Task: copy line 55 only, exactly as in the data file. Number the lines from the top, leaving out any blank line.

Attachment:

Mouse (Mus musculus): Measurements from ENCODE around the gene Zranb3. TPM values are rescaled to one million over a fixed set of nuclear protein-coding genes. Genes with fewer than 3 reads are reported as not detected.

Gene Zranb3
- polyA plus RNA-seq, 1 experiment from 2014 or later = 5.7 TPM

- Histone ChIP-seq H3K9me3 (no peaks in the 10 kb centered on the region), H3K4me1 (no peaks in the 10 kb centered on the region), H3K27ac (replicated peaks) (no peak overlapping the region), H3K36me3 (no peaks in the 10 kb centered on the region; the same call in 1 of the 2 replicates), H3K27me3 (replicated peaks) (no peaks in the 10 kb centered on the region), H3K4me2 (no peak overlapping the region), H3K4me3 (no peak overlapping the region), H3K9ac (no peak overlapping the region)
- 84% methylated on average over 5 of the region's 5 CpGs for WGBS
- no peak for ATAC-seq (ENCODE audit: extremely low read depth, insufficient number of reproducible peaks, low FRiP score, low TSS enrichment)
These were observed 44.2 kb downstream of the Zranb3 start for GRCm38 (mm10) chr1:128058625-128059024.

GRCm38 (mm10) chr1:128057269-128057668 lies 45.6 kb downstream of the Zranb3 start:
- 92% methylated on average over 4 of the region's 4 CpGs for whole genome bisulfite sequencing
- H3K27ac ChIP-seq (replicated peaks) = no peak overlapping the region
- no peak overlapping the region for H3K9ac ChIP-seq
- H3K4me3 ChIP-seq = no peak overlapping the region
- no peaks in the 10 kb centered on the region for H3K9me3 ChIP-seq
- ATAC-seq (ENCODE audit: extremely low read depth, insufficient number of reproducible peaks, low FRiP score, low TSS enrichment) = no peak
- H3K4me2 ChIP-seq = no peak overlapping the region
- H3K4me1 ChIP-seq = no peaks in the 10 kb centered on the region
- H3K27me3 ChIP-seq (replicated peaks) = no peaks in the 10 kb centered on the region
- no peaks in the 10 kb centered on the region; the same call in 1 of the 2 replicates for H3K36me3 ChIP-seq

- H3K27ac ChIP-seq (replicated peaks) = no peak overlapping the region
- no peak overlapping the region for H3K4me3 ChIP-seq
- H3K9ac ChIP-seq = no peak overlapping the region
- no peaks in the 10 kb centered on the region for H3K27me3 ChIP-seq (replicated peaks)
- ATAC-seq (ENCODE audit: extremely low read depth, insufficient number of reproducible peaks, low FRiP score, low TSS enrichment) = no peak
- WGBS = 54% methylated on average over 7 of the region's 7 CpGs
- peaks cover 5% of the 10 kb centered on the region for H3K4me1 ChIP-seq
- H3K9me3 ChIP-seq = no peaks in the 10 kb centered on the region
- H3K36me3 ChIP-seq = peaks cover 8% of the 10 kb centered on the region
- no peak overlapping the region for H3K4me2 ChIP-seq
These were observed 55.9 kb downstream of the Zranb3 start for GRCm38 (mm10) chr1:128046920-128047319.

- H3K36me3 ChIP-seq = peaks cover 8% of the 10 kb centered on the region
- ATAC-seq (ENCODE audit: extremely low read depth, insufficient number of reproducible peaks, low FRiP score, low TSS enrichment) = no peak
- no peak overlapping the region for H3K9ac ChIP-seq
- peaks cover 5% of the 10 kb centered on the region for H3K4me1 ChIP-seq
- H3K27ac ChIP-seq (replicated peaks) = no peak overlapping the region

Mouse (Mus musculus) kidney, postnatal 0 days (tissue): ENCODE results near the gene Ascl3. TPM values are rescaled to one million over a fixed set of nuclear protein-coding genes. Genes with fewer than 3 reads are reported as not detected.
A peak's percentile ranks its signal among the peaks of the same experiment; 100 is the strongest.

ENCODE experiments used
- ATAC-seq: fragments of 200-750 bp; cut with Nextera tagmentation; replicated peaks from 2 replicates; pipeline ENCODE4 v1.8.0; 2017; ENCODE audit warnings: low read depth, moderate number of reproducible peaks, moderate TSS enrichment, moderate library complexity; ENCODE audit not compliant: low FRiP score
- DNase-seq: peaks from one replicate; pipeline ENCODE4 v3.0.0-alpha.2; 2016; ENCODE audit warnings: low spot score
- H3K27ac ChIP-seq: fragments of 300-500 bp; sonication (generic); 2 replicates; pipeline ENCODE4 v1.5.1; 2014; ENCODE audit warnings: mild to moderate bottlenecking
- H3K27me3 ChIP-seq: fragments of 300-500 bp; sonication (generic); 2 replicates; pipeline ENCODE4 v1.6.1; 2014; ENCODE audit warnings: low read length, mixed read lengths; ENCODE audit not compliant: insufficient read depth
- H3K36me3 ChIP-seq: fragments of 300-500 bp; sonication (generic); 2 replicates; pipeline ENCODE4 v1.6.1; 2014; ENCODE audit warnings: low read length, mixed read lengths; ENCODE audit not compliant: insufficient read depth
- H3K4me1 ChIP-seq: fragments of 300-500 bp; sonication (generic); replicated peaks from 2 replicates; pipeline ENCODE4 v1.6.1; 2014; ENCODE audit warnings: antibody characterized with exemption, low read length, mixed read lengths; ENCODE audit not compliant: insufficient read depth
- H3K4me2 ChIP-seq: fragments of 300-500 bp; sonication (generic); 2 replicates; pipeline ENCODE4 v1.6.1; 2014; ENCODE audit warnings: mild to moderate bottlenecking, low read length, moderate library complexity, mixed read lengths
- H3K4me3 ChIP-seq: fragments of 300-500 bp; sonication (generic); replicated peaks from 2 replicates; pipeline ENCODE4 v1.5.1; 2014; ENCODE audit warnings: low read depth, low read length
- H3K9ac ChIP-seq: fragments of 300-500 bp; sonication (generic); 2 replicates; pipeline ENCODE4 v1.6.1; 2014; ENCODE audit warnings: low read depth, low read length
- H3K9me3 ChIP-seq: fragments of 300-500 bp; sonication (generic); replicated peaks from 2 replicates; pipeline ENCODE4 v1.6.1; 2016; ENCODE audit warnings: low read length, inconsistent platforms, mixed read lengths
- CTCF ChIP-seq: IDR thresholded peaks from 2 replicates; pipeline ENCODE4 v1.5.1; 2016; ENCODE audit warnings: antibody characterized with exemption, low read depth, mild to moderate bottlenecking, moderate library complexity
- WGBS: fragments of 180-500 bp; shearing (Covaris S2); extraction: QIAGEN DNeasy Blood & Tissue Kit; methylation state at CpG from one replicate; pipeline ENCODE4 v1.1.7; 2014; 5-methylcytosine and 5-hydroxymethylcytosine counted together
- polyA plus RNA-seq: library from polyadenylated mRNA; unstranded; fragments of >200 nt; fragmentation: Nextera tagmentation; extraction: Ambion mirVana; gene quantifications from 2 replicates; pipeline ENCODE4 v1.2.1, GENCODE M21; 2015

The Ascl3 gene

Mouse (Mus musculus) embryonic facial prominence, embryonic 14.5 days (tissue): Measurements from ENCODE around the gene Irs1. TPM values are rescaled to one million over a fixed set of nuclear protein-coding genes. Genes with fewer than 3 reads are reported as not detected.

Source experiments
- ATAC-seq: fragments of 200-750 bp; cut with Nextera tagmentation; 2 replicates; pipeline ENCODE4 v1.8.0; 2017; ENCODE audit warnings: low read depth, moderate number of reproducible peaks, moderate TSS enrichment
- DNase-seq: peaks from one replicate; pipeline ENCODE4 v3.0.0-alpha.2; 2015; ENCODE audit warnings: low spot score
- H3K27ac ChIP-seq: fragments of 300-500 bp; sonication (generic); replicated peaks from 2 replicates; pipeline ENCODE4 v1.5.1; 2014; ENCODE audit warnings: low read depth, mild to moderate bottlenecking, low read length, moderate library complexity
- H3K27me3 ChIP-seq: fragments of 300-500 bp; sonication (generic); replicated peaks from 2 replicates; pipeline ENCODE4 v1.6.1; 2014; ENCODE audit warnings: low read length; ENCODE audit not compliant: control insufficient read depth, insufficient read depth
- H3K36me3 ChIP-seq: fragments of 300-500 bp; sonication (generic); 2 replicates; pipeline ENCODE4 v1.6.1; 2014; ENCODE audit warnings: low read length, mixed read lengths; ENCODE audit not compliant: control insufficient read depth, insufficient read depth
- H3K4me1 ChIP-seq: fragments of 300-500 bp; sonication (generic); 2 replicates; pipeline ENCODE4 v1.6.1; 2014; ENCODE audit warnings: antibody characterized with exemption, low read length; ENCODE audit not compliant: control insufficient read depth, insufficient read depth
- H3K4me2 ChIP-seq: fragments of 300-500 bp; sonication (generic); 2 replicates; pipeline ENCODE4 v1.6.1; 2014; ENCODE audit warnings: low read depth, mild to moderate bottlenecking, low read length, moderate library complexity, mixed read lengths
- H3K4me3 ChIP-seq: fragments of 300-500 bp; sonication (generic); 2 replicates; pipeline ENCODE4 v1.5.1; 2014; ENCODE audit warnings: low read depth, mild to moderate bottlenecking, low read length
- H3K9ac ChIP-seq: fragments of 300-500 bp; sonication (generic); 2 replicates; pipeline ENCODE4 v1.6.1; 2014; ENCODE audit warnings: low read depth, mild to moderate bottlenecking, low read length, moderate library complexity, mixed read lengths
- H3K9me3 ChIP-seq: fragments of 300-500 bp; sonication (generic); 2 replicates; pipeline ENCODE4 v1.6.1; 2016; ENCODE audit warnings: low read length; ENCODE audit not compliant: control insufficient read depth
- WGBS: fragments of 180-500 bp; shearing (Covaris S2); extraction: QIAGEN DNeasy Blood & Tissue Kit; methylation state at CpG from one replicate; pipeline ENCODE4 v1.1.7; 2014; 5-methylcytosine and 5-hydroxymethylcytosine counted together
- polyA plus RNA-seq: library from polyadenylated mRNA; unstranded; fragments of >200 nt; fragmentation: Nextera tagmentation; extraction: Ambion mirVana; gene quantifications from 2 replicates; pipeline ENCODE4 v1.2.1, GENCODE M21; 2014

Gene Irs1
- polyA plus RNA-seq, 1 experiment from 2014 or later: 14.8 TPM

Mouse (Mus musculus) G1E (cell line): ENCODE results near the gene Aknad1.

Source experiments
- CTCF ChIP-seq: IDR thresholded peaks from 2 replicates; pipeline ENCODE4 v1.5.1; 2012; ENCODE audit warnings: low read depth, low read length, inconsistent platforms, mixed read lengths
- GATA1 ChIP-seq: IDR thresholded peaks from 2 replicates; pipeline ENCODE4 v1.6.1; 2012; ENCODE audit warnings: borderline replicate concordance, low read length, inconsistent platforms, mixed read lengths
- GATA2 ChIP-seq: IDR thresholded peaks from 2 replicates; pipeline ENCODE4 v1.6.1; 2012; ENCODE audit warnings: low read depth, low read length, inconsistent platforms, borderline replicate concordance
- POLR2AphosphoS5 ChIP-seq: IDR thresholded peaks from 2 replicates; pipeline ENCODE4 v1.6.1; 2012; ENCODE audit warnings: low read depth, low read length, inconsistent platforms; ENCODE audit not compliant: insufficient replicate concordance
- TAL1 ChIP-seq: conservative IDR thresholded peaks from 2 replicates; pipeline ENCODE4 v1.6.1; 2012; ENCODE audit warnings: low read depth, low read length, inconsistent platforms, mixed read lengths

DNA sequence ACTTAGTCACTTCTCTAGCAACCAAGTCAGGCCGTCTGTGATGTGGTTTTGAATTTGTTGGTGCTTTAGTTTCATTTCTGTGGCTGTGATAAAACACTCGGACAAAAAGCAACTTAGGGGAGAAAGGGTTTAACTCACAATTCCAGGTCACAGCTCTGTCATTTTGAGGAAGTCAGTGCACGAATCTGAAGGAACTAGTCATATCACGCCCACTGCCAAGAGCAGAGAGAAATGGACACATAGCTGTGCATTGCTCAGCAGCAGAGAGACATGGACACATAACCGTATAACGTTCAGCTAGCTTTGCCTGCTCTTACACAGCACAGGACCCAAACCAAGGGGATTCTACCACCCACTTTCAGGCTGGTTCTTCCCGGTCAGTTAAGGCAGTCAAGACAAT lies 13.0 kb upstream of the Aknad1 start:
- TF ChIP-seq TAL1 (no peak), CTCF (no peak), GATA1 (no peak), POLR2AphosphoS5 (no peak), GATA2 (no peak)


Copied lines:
- DNase-seq: peaks from one replicate; pipeline ENCODE4 v3.0.0-alpha.2; 2015; ENCODE audit warnings: low spot score